Nyjer Morgan charges mound, incites brawl in Florida

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The same player who threw a ball at a fan in Philadelphia in mid-August, steamrolled an unsuspecting Cardinals backup catcher last week, and gave Marlins catcher Brett Hayes a dislocated shoulder on Tuesday night with a ridiculous hockey-like check at home plate is back at it again.

Nationals outfielder Nyjer Morgan started a benches-clearing clearing brawl on Wednesday night at the Marlins’ Sun
Life Stadium when he charged the mound after Florida right-hander Chris
Volstad threw behind him in the sixth inning. 

Morgan was hit by a Volstad pitch earlier in the night that served as retaliation for his cheap shot on Hayes, but the Fish took exception again when he stole second base and stole third base in a blowout. 

He headed straight toward Volstad after the pitch whizzed by him in the sixth, threw a punch to the pitcher’s face, then was clothes-lined by Marlins first baseman Gaby Sanchez. 

Volstad got a few grazing shots in on Morgan before Nationals third base coach Pat Listach jumped on the right-hander and held him to the ground.  Listach, while mostly serving as a peacemaker, is sure to see some discipline from Major League Baseball for interfering so violently with a player scuffle. 

Morgan was ejected and screamed at the fans in south Florida before making his exit, pumping his chest in pride.  Volstad was also tossed and is likely to be handed a lengthy suspension.

The Marlins have a series in D.C. in mid-September that should feature even more fireworks.

Multiple Miami Marlins passed on joining Jose Fernandez on that boat

JUPITER, FL - FEBRUARY 24: Pitcher Jose Fernandez of the Miami Marlins poses for photos on media day at Roger Dean Stadium on February 24, 2016 in Jupiter, Florida. (Photo by Marc Serota/Getty Images)
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A brutal couple of updates on the night of Jose Fernandez’s death from Jeff Passan of Yahoo and from Andre Fernandez of the Miami Herald.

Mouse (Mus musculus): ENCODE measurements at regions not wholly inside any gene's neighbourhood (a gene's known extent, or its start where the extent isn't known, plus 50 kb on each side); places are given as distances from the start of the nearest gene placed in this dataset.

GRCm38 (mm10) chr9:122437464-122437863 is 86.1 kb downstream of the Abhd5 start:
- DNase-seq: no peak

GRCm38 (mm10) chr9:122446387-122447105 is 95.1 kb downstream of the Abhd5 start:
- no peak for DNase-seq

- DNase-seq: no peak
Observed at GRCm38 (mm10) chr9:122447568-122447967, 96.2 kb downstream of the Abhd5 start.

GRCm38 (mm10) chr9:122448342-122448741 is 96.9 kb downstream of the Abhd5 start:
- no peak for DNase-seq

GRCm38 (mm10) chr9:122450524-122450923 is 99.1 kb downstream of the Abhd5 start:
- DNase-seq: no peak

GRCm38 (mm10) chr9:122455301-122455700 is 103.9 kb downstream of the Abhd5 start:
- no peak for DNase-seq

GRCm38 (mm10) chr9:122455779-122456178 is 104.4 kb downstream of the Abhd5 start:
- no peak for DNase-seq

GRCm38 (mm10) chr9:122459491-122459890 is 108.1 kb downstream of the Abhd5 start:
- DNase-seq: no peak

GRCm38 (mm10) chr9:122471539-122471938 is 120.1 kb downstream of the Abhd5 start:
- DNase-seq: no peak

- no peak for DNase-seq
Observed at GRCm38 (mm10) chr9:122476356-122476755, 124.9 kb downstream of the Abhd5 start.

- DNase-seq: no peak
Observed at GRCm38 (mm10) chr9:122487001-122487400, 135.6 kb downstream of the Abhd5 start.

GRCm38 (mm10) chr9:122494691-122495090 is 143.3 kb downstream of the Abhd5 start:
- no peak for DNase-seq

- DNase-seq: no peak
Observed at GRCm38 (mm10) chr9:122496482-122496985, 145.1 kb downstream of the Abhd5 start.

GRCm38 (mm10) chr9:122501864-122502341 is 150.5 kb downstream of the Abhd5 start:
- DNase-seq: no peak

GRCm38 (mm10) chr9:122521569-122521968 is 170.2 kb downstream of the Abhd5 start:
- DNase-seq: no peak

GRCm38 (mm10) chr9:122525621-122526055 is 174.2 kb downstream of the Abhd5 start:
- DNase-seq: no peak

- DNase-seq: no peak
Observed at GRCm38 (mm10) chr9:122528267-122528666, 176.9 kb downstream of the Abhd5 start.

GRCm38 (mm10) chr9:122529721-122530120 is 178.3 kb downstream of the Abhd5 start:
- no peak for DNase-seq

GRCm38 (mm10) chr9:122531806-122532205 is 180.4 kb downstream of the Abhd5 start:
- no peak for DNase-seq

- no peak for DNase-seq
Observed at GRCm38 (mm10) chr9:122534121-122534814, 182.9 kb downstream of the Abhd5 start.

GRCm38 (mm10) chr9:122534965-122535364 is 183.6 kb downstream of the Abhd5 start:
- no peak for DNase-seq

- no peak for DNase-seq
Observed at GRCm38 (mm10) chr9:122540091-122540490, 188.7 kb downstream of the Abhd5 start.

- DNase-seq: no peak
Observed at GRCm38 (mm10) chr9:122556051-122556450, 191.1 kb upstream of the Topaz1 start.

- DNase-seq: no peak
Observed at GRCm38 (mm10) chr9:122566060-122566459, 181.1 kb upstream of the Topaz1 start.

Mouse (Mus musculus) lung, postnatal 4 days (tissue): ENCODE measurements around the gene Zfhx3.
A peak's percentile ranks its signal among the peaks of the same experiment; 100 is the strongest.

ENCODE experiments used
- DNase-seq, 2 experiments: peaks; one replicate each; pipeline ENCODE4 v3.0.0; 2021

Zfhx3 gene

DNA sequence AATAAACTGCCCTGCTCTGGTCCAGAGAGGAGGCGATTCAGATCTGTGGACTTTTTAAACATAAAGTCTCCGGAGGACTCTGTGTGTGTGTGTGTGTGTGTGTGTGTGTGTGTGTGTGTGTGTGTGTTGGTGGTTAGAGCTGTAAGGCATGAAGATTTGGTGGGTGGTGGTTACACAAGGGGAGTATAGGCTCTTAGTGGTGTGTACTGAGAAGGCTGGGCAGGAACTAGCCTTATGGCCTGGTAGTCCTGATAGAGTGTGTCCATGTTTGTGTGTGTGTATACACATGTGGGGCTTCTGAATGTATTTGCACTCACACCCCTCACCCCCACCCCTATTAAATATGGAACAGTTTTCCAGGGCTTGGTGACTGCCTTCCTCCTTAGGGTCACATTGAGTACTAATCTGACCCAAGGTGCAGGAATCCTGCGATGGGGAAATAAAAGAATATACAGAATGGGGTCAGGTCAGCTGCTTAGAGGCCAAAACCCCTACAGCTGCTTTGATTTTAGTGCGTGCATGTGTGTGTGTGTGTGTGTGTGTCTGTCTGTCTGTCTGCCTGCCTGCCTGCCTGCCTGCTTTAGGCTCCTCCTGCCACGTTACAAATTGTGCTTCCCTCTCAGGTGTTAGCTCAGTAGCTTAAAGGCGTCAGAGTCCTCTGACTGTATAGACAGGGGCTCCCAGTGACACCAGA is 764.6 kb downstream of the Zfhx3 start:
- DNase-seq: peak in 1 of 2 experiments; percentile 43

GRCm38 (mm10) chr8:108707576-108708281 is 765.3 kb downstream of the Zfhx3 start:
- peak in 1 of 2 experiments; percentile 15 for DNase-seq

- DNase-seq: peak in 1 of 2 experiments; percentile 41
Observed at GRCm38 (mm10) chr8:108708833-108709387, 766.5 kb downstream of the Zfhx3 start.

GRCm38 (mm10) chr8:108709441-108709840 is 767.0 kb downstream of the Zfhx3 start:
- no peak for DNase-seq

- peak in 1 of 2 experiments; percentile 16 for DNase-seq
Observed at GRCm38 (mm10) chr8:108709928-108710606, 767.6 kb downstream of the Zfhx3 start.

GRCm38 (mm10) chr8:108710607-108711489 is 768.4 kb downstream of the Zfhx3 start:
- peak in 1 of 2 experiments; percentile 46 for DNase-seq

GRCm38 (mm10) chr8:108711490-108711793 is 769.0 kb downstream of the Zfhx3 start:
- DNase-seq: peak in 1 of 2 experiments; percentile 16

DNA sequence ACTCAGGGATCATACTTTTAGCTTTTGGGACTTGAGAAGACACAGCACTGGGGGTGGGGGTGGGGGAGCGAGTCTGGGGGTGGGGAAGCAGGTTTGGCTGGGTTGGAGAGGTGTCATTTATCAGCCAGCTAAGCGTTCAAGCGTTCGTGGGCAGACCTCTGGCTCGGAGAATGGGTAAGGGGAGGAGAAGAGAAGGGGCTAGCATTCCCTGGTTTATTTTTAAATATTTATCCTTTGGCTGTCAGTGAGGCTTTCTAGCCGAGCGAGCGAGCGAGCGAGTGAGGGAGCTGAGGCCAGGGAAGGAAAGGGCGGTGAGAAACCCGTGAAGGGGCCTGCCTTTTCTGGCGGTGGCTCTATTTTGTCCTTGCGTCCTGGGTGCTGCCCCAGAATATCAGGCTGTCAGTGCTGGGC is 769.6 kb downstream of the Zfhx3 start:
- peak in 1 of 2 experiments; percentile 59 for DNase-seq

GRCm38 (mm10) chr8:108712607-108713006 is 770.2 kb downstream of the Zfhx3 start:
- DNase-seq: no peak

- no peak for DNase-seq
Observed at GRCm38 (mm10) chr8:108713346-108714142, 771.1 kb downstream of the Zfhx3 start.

Passan reports on the leadup to the fateful boat trip. About how a friend of one of the other men killed on the boat had pleaded with him not to go out in the dark. Then there’s this:

After Saturday’s game, Fernandez had asked a number of teammates to join him on the boat. One by one, they declined.

Marcell Ozuna was one of them. Andre Fernandez of the Miami Herald reports:

Following Monday’s game, Ozuna said he turned down an invitation from Fernandez after Saturday night’s game to go out with him and join him for a spin on his boat . . . “That night I told him, ‘Don’t go out,’” Ozuna said. “Everybody knew he was crazy about that boat and loved being out on the water. I told him I couldn’t go out that night because I had the kids and my wife waiting for me.

Losing a friend and teammate under such circumstances is brutal enough. Adding on survivor’s guilt would be close to impossible to bear.

David Ortiz: “I was born to play against the Yankees”

BOSTON, MA - APRIL 29:  David Ortiz  #34 of the Boston Red Sox celebrates after hitting a two-run home run in the eighth inning during the game against the New York Yankees at Fenway Park on April 29, 2016 in Boston, Massachusetts.  (Photo by Adam Glanzman/Getty Images)
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David Ortiz has used Derek Jeter’s Player’s Tribune as his personal podium all year as he says goodbye to the Major Leagues. He continues that today, on the eve of his final series against the Yankees.

In it Ortiz talks about what playing the Yankees meant to him over the course of his career. About how the fan hate was real but something he embraced. About how the series back in the days of Jeter and Pettitte and Mariano and Mussina were “wars.” He also talks about how the Yankees were basically everything when he was growing up in the Dominican Republic. The only caps and shirts you saw were Yankees shirts and how they were about the only team you could see on TV there. As such, coming to Boston and then playing against the Yankees was a big, big deal.

Ortiz says “[s]ome players are born to be Yankees, you know what I’m saying? I was born to play against the Yankees.”

And he’ll get to do it only three more times.